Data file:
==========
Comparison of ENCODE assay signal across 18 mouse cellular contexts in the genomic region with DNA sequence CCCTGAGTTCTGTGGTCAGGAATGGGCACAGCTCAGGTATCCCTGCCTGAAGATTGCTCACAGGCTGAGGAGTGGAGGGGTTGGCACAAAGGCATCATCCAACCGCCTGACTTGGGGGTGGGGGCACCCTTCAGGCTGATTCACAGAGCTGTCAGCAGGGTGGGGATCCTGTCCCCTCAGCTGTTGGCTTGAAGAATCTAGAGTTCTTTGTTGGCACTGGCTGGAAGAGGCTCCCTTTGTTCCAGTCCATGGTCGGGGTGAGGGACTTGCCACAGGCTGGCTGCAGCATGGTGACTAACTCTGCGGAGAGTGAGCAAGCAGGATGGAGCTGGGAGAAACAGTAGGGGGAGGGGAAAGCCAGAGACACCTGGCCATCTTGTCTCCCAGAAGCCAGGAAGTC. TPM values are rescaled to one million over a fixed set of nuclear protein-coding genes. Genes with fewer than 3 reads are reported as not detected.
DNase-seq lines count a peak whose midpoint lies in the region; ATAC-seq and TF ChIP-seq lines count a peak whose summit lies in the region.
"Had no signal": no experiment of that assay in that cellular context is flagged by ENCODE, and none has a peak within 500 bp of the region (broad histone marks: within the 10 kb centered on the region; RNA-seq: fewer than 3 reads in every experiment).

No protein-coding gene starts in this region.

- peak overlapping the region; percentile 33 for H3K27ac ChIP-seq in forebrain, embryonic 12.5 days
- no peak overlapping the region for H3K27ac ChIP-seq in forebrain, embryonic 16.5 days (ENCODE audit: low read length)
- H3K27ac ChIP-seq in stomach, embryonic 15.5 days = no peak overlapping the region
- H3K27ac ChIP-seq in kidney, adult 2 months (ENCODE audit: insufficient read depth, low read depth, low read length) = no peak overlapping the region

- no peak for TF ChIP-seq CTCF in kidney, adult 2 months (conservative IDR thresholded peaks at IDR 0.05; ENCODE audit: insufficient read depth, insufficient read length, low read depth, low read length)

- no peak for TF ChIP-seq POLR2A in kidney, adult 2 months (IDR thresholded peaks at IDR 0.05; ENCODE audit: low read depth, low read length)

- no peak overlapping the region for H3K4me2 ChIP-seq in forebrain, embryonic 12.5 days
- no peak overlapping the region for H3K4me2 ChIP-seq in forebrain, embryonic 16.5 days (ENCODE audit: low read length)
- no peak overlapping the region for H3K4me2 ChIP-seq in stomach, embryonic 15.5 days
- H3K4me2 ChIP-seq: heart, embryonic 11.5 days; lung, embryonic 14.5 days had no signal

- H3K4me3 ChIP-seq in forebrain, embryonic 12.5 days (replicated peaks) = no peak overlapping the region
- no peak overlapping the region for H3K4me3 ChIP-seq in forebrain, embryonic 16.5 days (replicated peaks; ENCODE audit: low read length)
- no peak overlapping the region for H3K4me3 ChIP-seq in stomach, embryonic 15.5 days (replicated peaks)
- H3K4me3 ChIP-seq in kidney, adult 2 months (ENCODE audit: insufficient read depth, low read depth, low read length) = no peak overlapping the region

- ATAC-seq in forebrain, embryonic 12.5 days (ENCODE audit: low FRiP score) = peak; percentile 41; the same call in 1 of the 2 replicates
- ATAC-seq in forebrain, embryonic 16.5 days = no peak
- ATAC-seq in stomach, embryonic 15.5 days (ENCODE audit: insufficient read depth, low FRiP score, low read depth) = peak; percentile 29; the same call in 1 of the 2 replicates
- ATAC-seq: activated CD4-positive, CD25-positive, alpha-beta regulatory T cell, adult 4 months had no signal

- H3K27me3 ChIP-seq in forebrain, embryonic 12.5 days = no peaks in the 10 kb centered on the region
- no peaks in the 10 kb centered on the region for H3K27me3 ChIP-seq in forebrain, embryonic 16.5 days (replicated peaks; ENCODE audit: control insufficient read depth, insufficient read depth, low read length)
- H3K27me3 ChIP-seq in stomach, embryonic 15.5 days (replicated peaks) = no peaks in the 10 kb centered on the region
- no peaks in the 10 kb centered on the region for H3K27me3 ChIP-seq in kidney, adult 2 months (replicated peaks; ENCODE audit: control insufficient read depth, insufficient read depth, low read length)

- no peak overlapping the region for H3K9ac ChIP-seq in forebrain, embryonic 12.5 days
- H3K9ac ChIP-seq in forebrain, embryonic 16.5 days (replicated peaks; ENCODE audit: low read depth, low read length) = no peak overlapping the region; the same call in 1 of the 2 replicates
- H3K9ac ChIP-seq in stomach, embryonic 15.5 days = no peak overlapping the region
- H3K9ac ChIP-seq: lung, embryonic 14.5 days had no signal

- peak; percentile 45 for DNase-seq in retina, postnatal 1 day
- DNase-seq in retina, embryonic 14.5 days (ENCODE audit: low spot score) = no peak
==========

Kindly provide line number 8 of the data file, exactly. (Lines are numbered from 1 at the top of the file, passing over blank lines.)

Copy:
- H3K27ac ChIP-seq in kidney, adult 2 months (ENCODE audit: insufficient read depth, low read depth, low read length) = no peak overlapping the region